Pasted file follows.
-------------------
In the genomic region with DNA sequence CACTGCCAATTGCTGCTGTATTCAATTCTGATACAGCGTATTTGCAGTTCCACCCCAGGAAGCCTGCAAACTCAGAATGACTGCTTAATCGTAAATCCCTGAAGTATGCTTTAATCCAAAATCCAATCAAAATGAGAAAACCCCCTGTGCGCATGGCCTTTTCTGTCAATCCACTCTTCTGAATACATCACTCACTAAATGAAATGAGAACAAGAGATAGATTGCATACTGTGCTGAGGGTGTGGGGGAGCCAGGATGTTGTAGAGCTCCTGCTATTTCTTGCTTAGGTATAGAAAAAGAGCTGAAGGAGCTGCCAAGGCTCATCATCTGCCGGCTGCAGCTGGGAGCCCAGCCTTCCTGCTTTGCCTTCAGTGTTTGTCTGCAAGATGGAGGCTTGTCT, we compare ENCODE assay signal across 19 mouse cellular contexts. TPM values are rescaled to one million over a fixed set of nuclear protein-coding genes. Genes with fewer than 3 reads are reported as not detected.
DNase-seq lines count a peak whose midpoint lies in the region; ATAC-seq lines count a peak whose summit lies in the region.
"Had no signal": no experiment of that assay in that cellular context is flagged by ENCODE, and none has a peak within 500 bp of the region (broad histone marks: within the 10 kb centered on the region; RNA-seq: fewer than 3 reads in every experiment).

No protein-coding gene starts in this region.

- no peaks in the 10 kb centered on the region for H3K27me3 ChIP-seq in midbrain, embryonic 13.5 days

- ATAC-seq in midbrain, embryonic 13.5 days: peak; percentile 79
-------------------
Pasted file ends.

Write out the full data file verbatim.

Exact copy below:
In the genomic region with DNA sequence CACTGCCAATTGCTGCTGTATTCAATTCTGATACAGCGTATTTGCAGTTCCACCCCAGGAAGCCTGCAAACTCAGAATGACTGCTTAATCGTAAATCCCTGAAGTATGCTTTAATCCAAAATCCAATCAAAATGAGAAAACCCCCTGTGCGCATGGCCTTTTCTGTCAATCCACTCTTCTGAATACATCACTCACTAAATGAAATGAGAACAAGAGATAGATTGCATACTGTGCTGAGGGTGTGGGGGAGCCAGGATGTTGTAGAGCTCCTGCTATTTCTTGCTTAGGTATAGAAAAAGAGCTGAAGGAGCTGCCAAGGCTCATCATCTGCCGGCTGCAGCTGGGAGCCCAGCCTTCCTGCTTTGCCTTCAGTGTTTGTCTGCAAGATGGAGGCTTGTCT, we compare ENCODE assay signal across 19 mouse cellular contexts. TPM values are rescaled to one million over a fixed set of nuclear protein-coding genes. Genes with fewer than 3 reads are reported as not detected.
DNase-seq lines count a peak whose midpoint lies in the region; ATAC-seq lines count a peak whose summit lies in the region.
"Had no signal": no experiment of that assay in that cellular context is flagged by ENCODE, and none has a peak within 500 bp of the region (broad histone marks: within the 10 kb centered on the region; RNA-seq: fewer than 3 reads in every experiment).

No protein-coding gene starts in this region.

- no peaks in the 10 kb centered on the region for H3K27me3 ChIP-seq in midbrain, embryonic 13.5 days

- ATAC-seq in midbrain, embryonic 13.5 days: peak; percentile 79